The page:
It's all pretty fascinating to me, but the part that really struck me was Glenn's comment that "you can't just contemplate it all generally." That applies to Christian contemplation and really all prayer, I think. Sometimes people talk about prayer in sweeping generalities. We want to contemplate vague spiritual truths. I find in my own life, however, that prayer takes me deeper and deeper into particularity. Contemplation is an invitation to find God in the details.
This is why I find poetry to be such a help in my prayer life and why I think that poets have so much to teach the Church, whether or not they consider themselves to be "religious." Poets, like astronauts, don't deal in vague generalities. They deal with what is. I think of that great line from Mary Oliver's poem, "The Summer Day" when she asks:
Who made the grasshopper?Prayer and contemplation are not about sweeping generalaties. They invite us to contemplate this grasshopper, this one right here.
This grasshopper, I mean--
the one who has flung herself out of the grass,
the one who is eating sugar out of my hand,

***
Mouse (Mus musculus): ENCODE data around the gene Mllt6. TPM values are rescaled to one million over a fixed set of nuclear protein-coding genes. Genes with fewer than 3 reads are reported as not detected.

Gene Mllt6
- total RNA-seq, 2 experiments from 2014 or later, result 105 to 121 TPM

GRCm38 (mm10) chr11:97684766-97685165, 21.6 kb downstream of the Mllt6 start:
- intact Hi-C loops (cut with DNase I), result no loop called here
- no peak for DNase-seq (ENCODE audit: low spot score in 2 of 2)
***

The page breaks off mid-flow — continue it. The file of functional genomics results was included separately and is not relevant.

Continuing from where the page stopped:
the one who is moving her jaws back and forth instead of up and down...
In the same way, Ash Wednesday does not invite us to ponder death in general, but our own wild and precious lives--these lives that we are living today. Or not living today as the case may be.
My prayer is that my contemplation in this Lenten season will not be general, but specific, and focused on the world around me: the ways that God is breaking in here and now in this time and this place, into the unique moment I find myself in that will never come in the same way again. My hope is that I will continue to learn to pray in ways that draw me into the specific joys and messes of this world, God's world: in Syria, in the lives of the people among whom I serve, in life and in death and all that unfolds in between.